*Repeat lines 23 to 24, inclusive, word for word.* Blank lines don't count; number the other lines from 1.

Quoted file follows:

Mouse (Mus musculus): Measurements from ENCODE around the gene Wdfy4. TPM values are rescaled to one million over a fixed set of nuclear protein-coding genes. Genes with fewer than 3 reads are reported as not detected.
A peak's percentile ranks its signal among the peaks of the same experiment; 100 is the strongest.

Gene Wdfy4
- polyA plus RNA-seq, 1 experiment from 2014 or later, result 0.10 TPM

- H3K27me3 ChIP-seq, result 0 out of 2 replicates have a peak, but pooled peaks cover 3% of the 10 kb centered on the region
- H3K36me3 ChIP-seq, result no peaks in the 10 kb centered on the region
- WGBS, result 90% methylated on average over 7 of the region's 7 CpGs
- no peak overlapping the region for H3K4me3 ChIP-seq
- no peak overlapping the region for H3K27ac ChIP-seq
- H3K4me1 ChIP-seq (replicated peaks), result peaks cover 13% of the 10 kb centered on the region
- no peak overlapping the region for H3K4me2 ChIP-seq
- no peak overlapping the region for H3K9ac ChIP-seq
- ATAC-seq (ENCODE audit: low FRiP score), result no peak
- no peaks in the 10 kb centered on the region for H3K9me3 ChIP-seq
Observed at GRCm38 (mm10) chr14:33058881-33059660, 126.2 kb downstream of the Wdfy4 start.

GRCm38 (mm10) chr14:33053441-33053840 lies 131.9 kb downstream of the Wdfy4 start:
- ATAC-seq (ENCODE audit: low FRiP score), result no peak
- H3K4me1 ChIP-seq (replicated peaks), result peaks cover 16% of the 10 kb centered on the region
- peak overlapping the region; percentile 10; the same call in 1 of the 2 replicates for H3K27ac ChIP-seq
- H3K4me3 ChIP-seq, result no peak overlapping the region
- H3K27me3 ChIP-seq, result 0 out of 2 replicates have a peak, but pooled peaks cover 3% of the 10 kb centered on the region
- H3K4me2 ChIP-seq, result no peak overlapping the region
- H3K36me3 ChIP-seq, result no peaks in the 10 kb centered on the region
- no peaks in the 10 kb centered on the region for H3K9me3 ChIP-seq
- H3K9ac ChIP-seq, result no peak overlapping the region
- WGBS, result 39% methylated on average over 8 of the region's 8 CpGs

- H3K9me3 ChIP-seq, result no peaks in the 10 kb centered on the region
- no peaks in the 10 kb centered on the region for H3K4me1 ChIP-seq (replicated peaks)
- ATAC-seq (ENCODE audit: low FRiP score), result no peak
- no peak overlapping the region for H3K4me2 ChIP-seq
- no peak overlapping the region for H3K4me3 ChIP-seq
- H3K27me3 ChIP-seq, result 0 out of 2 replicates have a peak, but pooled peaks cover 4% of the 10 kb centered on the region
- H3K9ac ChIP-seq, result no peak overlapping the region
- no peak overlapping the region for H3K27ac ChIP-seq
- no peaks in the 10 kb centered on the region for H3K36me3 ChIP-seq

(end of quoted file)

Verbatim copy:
- H3K36me3 ChIP-seq, result no peaks in the 10 kb centered on the region
- no peaks in the 10 kb centered on the region for H3K9me3 ChIP-seq